Do you know what fighter pilots and rally drivers have in common? Neither can survive without their mechanics. Open any fighter pilot’s memoirs and you always find a “thank you” dedicated to their mechanics. In the same way, every rally champion first gives thanks to their team for their perfectly prepared car. This symbiosis is the key to championship titles. The ŠKODA Motorsport works team already has five of these in the constructor’s championship. The devotion to victory runs through the whole team, transferring from the team to the drivers and vice versa. That’s why the whole team often goes to the podium, instead of just the winning crew.
Let’s recall three moments when the mechanics’ performance played a key role. Without their fantastic work, this year’s championship title for ŠKODA Motorsport would have been in jeopardy, to say the least.
Several-hour service in Turkey
This year’s Rally Turkey started promisingly. After the super special stage through the streets of Marmaris, Kalle Rovanperä was not only leading the WRC 2 Pro category, but he had even managed to beat three WRC cars. His speed was alright, but that’s not enough in Turkey. There, on the rough surface that’s more akin to Rally Dakar, you need a good bit of luck as well. The kind of luck that will help you to avoid wholly unpredictable punctures. And this year, Kalle and Jonne didn’t have that luck. They lost their first tyre right in the second stage, and before they had even changed the tyre, Kalle lost his focus in an innocent-looking right hander, when he went more sideways than was needed, his ŠKODA FABIA R5 evo ending up on its roof.
The spectators helped to turn the car back on its wheels and the crew could continue, but in the very next stage, the Finns had another two punctures. That caused a problem, as the car is only equipped with two spare tyres. They managed to finish the morning’s last test, but the Michelin tyres didn’t survive long enough for them to make it to service area. The FIA marshals stopped the crew roughly mid-way through the transport stage and forbade them from continuing. This meant that the car only got to the mechanics’ care in the late afternoon, with most of its body panels damaged – not only from the rolling, but also from the rear left tyre shredding and making a real mess out of the wheel well.
Around three o’clock, the team’s ballet of makeshift repairs begun. All kinds of tools were used, including large hammers, circular saws and welders, to help the ŠKODA FABIA R5 evo to regain its original shape. Among the body parts that needed repairs were the sills, the roof, the windshield frame including the replacement windshield, the rear door, the quarter panel and several other parts. Several hours of hard labour made it possible to continue under the SuperRally rules and the resulting third place meant gaining important points for the constructors’ championship. Afterwards, Kalle and Jonne personally thanked to each mechanic for their great work.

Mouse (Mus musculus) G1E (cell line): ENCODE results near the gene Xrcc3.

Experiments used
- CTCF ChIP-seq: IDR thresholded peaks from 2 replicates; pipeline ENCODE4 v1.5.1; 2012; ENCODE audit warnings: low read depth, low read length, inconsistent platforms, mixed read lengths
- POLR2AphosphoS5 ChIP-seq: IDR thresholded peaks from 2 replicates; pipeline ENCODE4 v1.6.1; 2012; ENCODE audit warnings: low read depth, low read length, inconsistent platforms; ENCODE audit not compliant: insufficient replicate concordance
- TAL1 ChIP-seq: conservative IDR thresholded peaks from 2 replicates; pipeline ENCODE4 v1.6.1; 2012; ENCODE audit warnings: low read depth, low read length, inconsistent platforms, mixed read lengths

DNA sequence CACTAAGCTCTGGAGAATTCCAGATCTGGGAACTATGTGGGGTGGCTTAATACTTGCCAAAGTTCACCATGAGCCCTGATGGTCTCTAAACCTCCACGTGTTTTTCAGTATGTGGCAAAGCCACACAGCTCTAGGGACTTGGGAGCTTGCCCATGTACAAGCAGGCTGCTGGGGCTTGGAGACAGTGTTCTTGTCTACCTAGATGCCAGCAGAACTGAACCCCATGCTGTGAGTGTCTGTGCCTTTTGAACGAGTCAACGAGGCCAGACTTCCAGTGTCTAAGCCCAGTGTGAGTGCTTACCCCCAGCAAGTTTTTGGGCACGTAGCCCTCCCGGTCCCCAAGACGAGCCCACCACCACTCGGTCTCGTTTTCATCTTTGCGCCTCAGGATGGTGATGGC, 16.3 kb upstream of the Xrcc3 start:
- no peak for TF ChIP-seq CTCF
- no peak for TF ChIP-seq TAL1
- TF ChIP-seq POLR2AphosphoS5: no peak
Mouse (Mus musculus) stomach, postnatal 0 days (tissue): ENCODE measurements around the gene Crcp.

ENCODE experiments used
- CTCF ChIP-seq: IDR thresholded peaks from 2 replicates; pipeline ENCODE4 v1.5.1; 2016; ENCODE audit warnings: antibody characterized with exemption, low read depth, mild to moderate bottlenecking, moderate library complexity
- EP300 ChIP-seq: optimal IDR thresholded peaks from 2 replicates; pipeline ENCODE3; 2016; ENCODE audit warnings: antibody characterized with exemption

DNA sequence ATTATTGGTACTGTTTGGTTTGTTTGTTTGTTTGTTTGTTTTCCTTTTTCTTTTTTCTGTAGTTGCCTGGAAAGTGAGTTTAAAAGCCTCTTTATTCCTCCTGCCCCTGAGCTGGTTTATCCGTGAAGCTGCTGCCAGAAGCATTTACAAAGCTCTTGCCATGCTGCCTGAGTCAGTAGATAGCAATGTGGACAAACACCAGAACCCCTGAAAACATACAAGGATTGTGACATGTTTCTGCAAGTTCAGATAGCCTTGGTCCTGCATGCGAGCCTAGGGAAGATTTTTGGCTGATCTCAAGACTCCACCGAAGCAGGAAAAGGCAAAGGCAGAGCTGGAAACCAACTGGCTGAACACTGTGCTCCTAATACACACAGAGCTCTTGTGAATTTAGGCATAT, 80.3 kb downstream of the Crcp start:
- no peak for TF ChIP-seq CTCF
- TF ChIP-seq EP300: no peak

Dramatic wait in Wales
Another important moment of this season, where the team of mechanics played a crucial role, was on Saturday evening at Rally Wales GB. In the second run of the legendary Sweet Lamb special stage, the ŠKODA FABIA R5 evo driven by Jan Kopecký and Jan Hloušek hit a wooden pole on the inside of the left-hand corner, rolled over its roof and ended up by the side of the track on its left side. Fortunately, the accident happened at low speed, so the crew, after help from the fans, could continue. The complications, however, showed up during the evening’s service.
Anytime a car rolls over, the FIA marshals check the condition of the rollcage, which is a crucial safety feature in rally. Any damage significantly decreases the structural rigidity of the cars, jeopardizing the crew’s safety. For that reason, any damage to the rollcage usually means retiring from the rally. During the 45-minute-long service, it was first necessary to wait for the marshals to check the frame and confirm that the car was able to continue in the rally. Only in the remaining, very limited time, was it possible to do the standard, planned service tasks – which are even harder to do in Wales, due to the amount of mud collected by the speeding cars.
However, the team won their race against time and the car was able to leave for the parc fermé as planned. The points collected by Kopecký and Hloušek, for second place, were very important in the overall standings.
Changing the suspension in Spain
RallyRACC Catalunya is unique in that its surface changes from gravel to tarmac between the first and second day. You won’t encounter such a thing in any other round of the WRC. For the teams, this means it’s necessary to completely change the car from a gravel to a tarmac spec during the Friday evening service – in just 75 minutes. In order to imagine what that means, let’s look the tasks this this job involves.
Among other things, it’s necessary to replace all the shock absorbers, brakes, axles with both differentials and lots of other smaller parts. To make it even more difficult, Friday’s service starts long after 8 P.M. and the stressful environment of a challenging rally doesn’t help to keep the team calm. Then, there’s another important thing – finding the right tarmac setup. Putting it all together means nothing until the baptism of fire in the Saturday’s first stage. That’s why mechanics say, with just a slight exaggeration, that the change of setup doesn’t end for them until Saturday morning. Only then can they confidently say that they did a good job.
On this year’s RallyRACC Catalunya, the team managed to change the setup in a little over 45 minutes and the Saturday stages proved that it was, as usual, absolutely flawless.
Want more dramatic stories from the life of the ŠKODA Motorsport mechanics? Recall the most thrilling moments of the last season at ŠKODA Storyboard.